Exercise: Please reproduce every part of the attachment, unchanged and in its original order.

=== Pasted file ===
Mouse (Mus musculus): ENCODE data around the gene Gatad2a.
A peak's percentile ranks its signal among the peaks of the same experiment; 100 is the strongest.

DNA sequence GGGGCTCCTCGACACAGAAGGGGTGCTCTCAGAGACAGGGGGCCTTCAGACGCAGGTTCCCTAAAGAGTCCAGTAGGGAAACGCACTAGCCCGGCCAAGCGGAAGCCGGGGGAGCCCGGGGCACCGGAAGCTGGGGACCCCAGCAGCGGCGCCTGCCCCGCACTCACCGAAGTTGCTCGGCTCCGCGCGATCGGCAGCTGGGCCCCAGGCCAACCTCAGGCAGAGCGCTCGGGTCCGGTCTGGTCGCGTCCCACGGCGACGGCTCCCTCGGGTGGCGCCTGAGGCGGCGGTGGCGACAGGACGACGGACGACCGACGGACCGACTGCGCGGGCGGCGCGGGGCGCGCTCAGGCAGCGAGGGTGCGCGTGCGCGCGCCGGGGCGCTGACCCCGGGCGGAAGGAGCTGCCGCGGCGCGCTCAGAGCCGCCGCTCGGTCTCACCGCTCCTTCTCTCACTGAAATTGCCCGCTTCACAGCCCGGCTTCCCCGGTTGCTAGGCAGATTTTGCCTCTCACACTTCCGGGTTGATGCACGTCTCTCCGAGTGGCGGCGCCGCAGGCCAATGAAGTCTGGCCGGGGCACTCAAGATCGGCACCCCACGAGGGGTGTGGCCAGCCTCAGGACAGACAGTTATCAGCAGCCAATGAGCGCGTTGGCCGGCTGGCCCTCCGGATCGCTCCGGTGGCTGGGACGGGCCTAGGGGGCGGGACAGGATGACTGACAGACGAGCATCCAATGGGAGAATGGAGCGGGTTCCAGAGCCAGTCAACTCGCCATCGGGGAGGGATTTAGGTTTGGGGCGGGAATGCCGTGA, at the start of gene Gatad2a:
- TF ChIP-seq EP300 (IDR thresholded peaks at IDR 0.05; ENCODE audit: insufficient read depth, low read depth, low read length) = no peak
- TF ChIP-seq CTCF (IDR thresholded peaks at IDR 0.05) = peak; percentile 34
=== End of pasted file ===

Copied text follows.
Mouse (Mus musculus): ENCODE data around the gene Gatad2a.
A peak's percentile ranks its signal among the peaks of the same experiment; 100 is the strongest.

DNA sequence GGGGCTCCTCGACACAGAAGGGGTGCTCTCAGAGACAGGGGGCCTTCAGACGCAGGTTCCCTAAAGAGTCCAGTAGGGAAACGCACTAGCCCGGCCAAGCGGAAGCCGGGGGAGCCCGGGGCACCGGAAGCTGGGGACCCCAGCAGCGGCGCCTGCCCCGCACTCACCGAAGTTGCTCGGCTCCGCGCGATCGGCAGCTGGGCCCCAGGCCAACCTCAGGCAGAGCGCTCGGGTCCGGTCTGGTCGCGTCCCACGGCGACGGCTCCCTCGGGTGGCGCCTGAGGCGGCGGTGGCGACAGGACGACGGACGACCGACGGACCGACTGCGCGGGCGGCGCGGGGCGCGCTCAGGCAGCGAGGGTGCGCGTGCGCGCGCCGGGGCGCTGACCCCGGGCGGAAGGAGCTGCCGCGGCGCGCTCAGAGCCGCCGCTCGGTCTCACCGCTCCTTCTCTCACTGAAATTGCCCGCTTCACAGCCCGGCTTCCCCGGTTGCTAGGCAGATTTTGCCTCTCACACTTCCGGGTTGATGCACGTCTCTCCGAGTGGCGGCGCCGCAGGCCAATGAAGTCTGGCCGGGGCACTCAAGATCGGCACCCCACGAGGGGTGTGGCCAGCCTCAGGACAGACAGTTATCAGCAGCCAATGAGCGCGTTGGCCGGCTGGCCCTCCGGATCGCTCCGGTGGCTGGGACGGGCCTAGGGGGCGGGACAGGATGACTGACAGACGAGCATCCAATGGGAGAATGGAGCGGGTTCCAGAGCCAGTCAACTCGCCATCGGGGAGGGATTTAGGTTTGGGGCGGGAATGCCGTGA, at the start of gene Gatad2a:
- TF ChIP-seq EP300 (IDR thresholded peaks at IDR 0.05; ENCODE audit: insufficient read depth, low read depth, low read length) = no peak
- TF ChIP-seq CTCF (IDR thresholded peaks at IDR 0.05) = peak; percentile 34